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CINEMA: Elephant’s Memory


 

Tonight at the PHS Pop Up Garden, the Philadelphia Film Festival, in conjunction with the Pennsylvania Academy Of The Fine Arts, will present a free screening of The Elephant Man, directed by David Lynch and starring Anthony Hopkins and John Hurt.  The film begins at sundown.


WIKIPEDIA: Joseph Carey Merrick (5 August 1862 – 11 April 1890), sometimes incorrectly referred to as John Merrick, was an English man with severe deformities who was exhibited as a human curiosity named the Elephant Man. He became well known in London society after he went to live at the London Hospital. Merrick was born in Leicester, Leicestershire and began to develop abnormally during the first few years of his life. His skin appeared thick and lumpy, he developed an enlargement of his lips, and a bony lump grew on his forehead. One of his arms and both feet became enlarged and at some point during his childhood he fell and damaged his hip, resulting in permanent lameness. When he was 10, his mother died and his father soon remarried. Merrick left school at 13, and had difficulty finding employment. Rejected by his father and stepmother, he left home. In late 1879, aged 17, Merrick entered the Leicester Union Workhouse.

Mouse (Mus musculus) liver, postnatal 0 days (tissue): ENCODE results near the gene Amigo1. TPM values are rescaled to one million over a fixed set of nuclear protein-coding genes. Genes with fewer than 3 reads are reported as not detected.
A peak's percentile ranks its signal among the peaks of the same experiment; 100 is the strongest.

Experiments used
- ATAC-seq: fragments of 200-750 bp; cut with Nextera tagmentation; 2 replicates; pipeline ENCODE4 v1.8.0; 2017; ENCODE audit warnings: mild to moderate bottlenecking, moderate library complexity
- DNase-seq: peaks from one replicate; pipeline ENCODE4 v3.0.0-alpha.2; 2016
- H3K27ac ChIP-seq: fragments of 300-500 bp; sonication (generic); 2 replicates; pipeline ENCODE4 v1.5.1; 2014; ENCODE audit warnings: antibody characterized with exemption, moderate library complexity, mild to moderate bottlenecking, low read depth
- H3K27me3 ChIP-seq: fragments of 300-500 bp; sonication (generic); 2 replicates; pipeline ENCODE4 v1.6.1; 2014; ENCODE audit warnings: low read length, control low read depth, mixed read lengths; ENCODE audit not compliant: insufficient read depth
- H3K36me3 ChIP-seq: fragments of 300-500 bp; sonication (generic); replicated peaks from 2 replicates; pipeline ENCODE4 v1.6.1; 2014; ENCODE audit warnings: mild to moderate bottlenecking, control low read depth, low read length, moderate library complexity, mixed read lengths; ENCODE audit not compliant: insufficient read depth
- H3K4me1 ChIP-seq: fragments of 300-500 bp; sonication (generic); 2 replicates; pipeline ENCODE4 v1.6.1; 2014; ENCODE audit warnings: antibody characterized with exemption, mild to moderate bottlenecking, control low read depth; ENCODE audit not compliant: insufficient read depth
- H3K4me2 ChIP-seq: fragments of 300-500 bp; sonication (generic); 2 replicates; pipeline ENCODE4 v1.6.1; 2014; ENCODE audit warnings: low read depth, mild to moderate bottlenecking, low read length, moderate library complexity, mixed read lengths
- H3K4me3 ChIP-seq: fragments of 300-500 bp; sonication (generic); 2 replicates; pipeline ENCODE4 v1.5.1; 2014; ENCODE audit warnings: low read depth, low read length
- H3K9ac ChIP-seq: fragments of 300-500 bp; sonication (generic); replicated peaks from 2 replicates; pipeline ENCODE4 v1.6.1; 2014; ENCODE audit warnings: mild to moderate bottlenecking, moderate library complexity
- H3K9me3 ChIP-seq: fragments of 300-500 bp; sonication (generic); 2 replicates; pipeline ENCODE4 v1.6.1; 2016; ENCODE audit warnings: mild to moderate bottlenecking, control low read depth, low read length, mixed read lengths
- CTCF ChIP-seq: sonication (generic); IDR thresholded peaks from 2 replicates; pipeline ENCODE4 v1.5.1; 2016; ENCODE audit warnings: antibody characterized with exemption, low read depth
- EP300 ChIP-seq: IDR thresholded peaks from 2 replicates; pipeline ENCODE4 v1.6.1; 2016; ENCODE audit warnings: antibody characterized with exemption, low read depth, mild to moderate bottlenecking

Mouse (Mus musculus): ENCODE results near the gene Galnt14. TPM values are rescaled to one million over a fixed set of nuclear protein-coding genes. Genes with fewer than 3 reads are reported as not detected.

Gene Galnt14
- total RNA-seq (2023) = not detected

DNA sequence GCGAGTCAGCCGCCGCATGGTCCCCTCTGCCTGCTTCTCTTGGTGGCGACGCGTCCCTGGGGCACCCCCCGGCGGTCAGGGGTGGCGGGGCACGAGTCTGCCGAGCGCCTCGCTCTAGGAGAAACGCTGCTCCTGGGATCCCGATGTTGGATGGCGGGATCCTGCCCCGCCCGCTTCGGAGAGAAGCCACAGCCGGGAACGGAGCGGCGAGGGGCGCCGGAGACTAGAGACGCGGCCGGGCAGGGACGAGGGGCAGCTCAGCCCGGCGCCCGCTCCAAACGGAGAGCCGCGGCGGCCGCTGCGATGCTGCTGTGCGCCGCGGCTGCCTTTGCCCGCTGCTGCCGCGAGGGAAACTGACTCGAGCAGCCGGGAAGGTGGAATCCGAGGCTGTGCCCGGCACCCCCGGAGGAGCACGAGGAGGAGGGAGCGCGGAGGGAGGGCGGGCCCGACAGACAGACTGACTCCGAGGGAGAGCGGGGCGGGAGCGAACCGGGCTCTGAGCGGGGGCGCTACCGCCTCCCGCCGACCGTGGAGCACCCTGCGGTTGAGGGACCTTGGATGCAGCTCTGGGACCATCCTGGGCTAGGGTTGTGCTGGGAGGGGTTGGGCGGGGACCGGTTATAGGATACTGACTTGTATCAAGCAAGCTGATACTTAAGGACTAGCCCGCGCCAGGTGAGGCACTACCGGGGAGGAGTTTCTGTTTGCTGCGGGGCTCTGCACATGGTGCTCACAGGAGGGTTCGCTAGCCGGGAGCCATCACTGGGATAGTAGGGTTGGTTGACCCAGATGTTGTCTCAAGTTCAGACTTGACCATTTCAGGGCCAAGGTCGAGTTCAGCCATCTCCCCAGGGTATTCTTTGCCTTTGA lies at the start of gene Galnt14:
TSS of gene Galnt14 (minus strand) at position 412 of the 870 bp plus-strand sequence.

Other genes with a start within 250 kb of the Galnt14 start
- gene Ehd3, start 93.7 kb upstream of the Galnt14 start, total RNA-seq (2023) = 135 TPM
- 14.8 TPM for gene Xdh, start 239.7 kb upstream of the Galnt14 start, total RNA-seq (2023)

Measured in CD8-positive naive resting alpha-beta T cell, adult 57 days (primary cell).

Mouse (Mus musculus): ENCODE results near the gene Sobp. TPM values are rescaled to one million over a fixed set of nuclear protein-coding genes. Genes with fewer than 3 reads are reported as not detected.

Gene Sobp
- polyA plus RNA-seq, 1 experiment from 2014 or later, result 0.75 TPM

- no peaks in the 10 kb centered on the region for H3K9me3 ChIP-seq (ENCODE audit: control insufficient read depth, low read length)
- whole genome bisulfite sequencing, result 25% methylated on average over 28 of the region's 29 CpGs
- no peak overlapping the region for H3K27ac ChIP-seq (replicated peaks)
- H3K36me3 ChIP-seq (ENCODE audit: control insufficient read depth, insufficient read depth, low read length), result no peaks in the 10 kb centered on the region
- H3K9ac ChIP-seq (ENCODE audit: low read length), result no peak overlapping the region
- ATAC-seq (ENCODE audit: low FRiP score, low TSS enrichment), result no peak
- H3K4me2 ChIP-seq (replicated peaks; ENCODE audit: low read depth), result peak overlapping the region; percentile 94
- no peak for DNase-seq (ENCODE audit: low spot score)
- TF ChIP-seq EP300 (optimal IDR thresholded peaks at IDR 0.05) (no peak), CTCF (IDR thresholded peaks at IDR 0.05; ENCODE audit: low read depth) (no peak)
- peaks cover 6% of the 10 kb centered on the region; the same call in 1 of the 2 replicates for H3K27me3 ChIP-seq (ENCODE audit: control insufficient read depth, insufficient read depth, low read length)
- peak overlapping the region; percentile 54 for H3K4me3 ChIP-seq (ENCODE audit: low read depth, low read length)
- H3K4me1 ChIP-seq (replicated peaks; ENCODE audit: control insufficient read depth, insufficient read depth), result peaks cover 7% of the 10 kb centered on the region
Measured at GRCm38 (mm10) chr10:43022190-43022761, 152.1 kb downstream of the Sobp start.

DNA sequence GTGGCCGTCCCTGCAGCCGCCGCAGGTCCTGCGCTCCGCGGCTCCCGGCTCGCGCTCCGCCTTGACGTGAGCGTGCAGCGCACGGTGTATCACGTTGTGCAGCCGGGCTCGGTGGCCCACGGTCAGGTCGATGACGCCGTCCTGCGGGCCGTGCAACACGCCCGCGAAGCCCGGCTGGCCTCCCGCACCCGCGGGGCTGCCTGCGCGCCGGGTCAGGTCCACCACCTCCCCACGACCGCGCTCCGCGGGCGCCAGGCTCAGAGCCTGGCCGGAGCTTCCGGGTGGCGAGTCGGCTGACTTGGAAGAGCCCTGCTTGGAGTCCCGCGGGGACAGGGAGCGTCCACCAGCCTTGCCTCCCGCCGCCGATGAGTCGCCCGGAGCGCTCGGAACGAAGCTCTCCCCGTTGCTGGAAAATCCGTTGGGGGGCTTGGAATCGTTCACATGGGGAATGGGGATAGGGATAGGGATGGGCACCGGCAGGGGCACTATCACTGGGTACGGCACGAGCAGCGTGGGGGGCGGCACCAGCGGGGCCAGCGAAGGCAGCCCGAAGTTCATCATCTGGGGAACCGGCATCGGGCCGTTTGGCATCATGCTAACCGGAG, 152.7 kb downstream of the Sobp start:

In 1884, after four years in the workhouse, Merrick contacted a showman named Sam Torr and proposed that Torr should exhibit him. Torr agreed, and arranged for a group of men to manage Merrick, whom they named the Elephant Man. After touring the East Midlands, Merrick travelled to London to be exhibited in a penny gaff shop on Whitechapel Road which was rented by showman Tom Norman. Norman’s shop, directly across the street from the London Hospital, was visited by a surgeon named Frederick Treves, who invited Merrick to be examined and photographed. Soon after Merrick’s visits to the hospital, Tom Norman’s shop was closed by the police and Merrick’s managers sent him to tour in Europe.

In Belgium, Merrick was robbed by his road manager and abandoned in Brussels. He eventually made his way back to London; unable to communicate, he was found by the police to have Frederick Treves’ card on him. Treves came and took Merrick back to the London Hospital. Although his condition was incurable, Merrick was allowed to stay at the hospital for the remainder of his life. Treves visited him daily and the pair developed quite a close friendship. Merrick also received visits from the wealthy ladies and gentlemen of London society, including Alexandra, Princess of Wales. Merrick died on 11 April 1890, aged 27. The official cause of death was asphyxia, although Treves, who dissected the body, said that Merrick had died of a dislocated neck. He believed that Merrick—who had to sleep sitting up because of the weight of his head—had been attempting to sleep lying down, to “be like other people”. MORE

This event is a part of David Lynch Revisited: A Retrospective Film Series

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